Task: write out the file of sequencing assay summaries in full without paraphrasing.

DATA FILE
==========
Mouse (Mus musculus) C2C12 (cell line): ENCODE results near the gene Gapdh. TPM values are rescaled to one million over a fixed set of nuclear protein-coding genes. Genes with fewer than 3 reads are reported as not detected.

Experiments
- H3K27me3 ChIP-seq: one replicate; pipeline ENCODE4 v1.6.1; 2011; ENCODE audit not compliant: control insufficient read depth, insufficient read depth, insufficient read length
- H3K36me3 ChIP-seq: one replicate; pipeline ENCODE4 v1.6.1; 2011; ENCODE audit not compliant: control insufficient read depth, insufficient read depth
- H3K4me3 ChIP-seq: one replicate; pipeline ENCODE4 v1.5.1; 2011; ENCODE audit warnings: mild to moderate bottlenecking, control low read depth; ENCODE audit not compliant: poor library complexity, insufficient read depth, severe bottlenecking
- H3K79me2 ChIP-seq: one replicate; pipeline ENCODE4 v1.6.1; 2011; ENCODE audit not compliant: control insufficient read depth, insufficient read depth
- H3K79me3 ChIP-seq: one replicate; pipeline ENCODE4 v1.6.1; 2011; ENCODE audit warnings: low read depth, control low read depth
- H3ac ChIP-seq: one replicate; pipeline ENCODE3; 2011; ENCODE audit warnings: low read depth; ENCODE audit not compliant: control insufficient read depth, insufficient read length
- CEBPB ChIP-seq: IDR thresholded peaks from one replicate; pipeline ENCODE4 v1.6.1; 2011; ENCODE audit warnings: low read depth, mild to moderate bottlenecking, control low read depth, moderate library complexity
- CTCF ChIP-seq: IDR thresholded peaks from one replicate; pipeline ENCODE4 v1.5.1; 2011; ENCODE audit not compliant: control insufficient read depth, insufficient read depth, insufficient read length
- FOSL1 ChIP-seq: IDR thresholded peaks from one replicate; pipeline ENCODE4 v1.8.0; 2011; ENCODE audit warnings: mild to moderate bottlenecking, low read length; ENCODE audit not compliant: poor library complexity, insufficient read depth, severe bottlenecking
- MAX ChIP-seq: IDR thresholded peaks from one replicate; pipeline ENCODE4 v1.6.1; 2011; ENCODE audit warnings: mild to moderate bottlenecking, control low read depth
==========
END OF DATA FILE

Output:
Mouse (Mus musculus) C2C12 (cell line): ENCODE results near the gene Gapdh. TPM values are rescaled to one million over a fixed set of nuclear protein-coding genes. Genes with fewer than 3 reads are reported as not detected.

Experiments
- H3K27me3 ChIP-seq: one replicate; pipeline ENCODE4 v1.6.1; 2011; ENCODE audit not compliant: control insufficient read depth, insufficient read depth, insufficient read length
- H3K36me3 ChIP-seq: one replicate; pipeline ENCODE4 v1.6.1; 2011; ENCODE audit not compliant: control insufficient read depth, insufficient read depth
- H3K4me3 ChIP-seq: one replicate; pipeline ENCODE4 v1.5.1; 2011; ENCODE audit warnings: mild to moderate bottlenecking, control low read depth; ENCODE audit not compliant: poor library complexity, insufficient read depth, severe bottlenecking
- H3K79me2 ChIP-seq: one replicate; pipeline ENCODE4 v1.6.1; 2011; ENCODE audit not compliant: control insufficient read depth, insufficient read depth
- H3K79me3 ChIP-seq: one replicate; pipeline ENCODE4 v1.6.1; 2011; ENCODE audit warnings: low read depth, control low read depth
- H3ac ChIP-seq: one replicate; pipeline ENCODE3; 2011; ENCODE audit warnings: low read depth; ENCODE audit not compliant: control insufficient read depth, insufficient read length
- CEBPB ChIP-seq: IDR thresholded peaks from one replicate; pipeline ENCODE4 v1.6.1; 2011; ENCODE audit warnings: low read depth, mild to moderate bottlenecking, control low read depth, moderate library complexity
- CTCF ChIP-seq: IDR thresholded peaks from one replicate; pipeline ENCODE4 v1.5.1; 2011; ENCODE audit not compliant: control insufficient read depth, insufficient read depth, insufficient read length
- FOSL1 ChIP-seq: IDR thresholded peaks from one replicate; pipeline ENCODE4 v1.8.0; 2011; ENCODE audit warnings: mild to moderate bottlenecking, low read length; ENCODE audit not compliant: poor library complexity, insufficient read depth, severe bottlenecking
- MAX ChIP-seq: IDR thresholded peaks from one replicate; pipeline ENCODE4 v1.6.1; 2011; ENCODE audit warnings: mild to moderate bottlenecking, control low read depth